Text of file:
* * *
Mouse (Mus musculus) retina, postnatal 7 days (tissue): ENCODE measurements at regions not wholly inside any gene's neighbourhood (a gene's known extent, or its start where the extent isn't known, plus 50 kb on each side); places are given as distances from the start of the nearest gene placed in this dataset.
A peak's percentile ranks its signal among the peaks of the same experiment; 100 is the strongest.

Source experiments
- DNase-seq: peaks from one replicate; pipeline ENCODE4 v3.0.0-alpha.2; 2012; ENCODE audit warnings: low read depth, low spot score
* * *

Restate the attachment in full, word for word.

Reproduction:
Mouse (Mus musculus) retina, postnatal 7 days (tissue): ENCODE measurements at regions not wholly inside any gene's neighbourhood (a gene's known extent, or its start where the extent isn't known, plus 50 kb on each side); places are given as distances from the start of the nearest gene placed in this dataset.
A peak's percentile ranks its signal among the peaks of the same experiment; 100 is the strongest.

Source experiments
- DNase-seq: peaks from one replicate; pipeline ENCODE4 v3.0.0-alpha.2; 2012; ENCODE audit warnings: low read depth, low spot score